I don’t know about you, but sometimes I don’t know what people are talking about. I know what you’re thinking though, and you can go ahead and laugh, but it’s not because I’m stupid.
“Nobody said you were stupid. Language can sometimes be difficult to understand, even for us humans. Not to mention, you live in America, which means you speak English, and English is the hardest language to learn.”-Editor/Mom
I agree. I’ve been doing a little research, and the Oxford English Dictionary says there are 171,476 words, and that doesn’t even count old words nobody uses anymore, or slang words, or contractions, whatever they are. The Merriam-Webster Dictionary says there are 1 Million words! 1 Million? Do you people really need that many?? I also learned that the average dog only knows 165. How’re we supposed to keep up?
“Actually, it’s believed some dogs can learn up to 1,000 words. I think what also makes it even harder for dogs in breaking the language barrier, is that us people use whole sentences to get our points across, and you dogs communicate using single words at a time.”-Editor/Mom
You’re right! I mean I can pick words out of a sentence, but half the time it’s all gibberish. For example, you might say: “I’m gonna go out and start the car so we can take a ride to the beach.” All I hear is: “Bla blah bla OUT bla blah bla bla bla bla bla blah bla RIDE bla bla BEACH!” I get the gist. You really only needed to say 3 words. I don’t know why you gotta make everything so difficult.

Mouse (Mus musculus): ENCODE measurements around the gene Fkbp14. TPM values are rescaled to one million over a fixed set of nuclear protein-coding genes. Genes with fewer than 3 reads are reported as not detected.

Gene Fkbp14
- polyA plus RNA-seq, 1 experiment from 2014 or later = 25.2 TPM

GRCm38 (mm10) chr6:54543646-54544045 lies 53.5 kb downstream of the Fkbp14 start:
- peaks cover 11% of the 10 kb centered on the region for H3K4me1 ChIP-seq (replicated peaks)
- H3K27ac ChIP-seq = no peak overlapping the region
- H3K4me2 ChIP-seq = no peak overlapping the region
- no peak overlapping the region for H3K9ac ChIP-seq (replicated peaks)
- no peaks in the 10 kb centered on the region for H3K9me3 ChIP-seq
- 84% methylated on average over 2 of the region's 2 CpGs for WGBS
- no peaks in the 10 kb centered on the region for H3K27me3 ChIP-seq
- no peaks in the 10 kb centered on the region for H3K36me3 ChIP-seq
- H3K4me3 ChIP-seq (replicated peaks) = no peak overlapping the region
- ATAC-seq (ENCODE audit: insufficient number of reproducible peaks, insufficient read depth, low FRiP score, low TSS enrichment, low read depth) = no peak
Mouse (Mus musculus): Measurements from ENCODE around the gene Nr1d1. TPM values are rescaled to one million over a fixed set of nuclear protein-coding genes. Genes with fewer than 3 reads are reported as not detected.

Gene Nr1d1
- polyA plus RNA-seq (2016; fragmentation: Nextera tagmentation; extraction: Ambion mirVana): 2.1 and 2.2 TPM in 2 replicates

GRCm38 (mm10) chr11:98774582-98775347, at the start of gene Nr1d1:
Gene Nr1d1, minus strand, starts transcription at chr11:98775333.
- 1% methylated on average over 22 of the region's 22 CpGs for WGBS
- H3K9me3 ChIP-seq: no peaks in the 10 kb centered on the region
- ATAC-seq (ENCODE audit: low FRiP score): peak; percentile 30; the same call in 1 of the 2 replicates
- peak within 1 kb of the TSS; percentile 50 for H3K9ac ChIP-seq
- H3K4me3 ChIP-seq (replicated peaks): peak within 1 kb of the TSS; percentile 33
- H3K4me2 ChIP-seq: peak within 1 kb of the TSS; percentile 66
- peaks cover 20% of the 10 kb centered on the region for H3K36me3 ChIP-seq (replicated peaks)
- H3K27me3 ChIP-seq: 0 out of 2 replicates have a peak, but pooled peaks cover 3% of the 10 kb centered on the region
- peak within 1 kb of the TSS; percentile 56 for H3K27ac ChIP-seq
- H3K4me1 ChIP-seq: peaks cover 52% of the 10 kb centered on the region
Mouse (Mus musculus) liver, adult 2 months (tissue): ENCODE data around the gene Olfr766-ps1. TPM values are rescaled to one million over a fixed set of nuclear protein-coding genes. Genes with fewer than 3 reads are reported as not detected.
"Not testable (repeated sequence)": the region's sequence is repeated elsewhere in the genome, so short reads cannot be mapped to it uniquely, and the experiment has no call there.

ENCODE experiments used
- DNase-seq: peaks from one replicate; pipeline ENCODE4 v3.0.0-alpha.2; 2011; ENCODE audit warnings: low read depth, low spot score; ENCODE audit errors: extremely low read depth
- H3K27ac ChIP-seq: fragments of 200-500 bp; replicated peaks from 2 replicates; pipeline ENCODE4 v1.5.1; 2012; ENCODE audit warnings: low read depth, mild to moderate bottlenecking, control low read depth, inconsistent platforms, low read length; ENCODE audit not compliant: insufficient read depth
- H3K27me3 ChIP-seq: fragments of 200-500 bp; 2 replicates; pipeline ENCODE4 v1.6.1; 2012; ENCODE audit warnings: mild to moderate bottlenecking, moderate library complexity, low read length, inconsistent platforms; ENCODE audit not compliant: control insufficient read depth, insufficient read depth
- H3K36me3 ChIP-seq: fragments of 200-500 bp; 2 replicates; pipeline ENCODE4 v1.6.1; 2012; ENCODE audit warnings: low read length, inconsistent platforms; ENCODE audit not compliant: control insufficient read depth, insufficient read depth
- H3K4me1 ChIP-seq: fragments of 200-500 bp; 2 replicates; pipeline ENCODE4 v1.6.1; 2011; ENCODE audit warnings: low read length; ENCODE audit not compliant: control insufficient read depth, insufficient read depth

“Maybe we don’t want you to know everything we’re saying, unless we’re actually talking “to” you.”-Editor/Mom
Okay, that’s fine, but what I’ve had a hard time with is why Waya doesn’t listen when I tell her stuff. Like “NO” when she’s biting my ears. Everybody knows NO, it’s the first word we learn. I thought she was just being fresh and ignoring me. Then I realized that Mom and Auntie don’t use the word NO with her. They say NAY. What the Heck is that all about? Is NAY even a word??
“Actually, I think it’s one of those slang words you mentioned before, or maybe just one that nobody uses anymore. Doesn’t matter which, the reason we’re using different words with Waya than you is because she’s going to have a different job around here than you do, and we might want you to do different things at the same time.”-Editor/Mom
So, what difference does that make? A command is a command, isn’t it?
“It is, but if the commands are the same for both of you, what happens if we want you to “Sit”, and Waya hears it and sits when we might be wanting her to do something else? That’s why Auntie chose to have her learn some different commands than yours.”-Editor/Mom
“She didn’t want to just use random English words, so she thought the French words they use to train dogs would be perfect. That’s why we say “Sit” for you, and “Assis” (ah-si) for her. “Down” for you, and “Coucher” (coo-shay) for her. We don’t want the two of you to be confused about who’s supposed to be doing what, although I think Auntie sometimes gets confused herself.”-Editor/Mom
French? What’s French??
“French is a whole different language. And if you ask Aleksa, she’ll tell you that there are 6,500 different languages. Think about it David, if there are 171,476 words in every language, that would be, ummmm, 1,114,594,000 words to choose from.”-Editor/Mom
What? My head hurts. And who’s Aleksa? Can I ask her stuff, too??
“Well, you can try, but we speak the same language, and she never understands me.”-Editor/Mom